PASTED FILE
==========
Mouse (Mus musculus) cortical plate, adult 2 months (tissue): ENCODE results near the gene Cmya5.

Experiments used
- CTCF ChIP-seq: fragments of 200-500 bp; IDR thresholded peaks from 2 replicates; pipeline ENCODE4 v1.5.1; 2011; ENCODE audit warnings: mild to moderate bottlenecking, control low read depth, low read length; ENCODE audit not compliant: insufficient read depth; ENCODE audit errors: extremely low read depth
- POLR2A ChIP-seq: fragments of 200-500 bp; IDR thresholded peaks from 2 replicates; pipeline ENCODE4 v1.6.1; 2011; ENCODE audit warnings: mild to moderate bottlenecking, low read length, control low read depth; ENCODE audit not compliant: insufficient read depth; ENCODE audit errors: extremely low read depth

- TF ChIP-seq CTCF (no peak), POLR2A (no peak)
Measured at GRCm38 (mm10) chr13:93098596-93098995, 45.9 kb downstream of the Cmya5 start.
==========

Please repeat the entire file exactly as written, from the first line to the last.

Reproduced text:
Mouse (Mus musculus) cortical plate, adult 2 months (tissue): ENCODE results near the gene Cmya5.

Experiments used
- CTCF ChIP-seq: fragments of 200-500 bp; IDR thresholded peaks from 2 replicates; pipeline ENCODE4 v1.5.1; 2011; ENCODE audit warnings: mild to moderate bottlenecking, control low read depth, low read length; ENCODE audit not compliant: insufficient read depth; ENCODE audit errors: extremely low read depth
- POLR2A ChIP-seq: fragments of 200-500 bp; IDR thresholded peaks from 2 replicates; pipeline ENCODE4 v1.6.1; 2011; ENCODE audit warnings: mild to moderate bottlenecking, low read length, control low read depth; ENCODE audit not compliant: insufficient read depth; ENCODE audit errors: extremely low read depth

- TF ChIP-seq CTCF (no peak), POLR2A (no peak)
Measured at GRCm38 (mm10) chr13:93098596-93098995, 45.9 kb downstream of the Cmya5 start.